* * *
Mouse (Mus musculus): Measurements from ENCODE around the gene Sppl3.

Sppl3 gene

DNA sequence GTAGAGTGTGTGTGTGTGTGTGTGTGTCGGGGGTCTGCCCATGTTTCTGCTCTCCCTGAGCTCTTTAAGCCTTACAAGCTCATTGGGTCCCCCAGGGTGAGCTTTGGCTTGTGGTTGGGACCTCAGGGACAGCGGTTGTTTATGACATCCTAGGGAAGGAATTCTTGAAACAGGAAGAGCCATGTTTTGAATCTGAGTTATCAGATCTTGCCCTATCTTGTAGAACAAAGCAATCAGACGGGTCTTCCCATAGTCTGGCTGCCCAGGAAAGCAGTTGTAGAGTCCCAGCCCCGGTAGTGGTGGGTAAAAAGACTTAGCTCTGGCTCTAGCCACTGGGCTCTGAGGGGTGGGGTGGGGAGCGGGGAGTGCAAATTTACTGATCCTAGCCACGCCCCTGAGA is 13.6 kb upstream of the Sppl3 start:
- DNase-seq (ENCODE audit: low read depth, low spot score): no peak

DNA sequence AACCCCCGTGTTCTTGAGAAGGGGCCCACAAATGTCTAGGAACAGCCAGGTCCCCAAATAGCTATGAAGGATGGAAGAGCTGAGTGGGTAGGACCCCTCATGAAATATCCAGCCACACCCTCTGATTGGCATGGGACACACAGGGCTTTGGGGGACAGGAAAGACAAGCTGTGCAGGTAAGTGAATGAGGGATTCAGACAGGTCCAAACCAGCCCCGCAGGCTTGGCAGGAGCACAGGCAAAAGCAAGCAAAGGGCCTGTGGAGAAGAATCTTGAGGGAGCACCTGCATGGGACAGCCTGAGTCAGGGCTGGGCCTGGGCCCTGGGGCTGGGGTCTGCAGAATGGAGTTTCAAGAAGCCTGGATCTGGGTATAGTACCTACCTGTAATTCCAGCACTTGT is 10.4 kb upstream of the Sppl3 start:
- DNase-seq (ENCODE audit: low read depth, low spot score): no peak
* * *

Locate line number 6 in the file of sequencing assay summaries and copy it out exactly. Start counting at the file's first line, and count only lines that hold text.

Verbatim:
- DNase-seq (ENCODE audit: low read depth, low spot score): no peak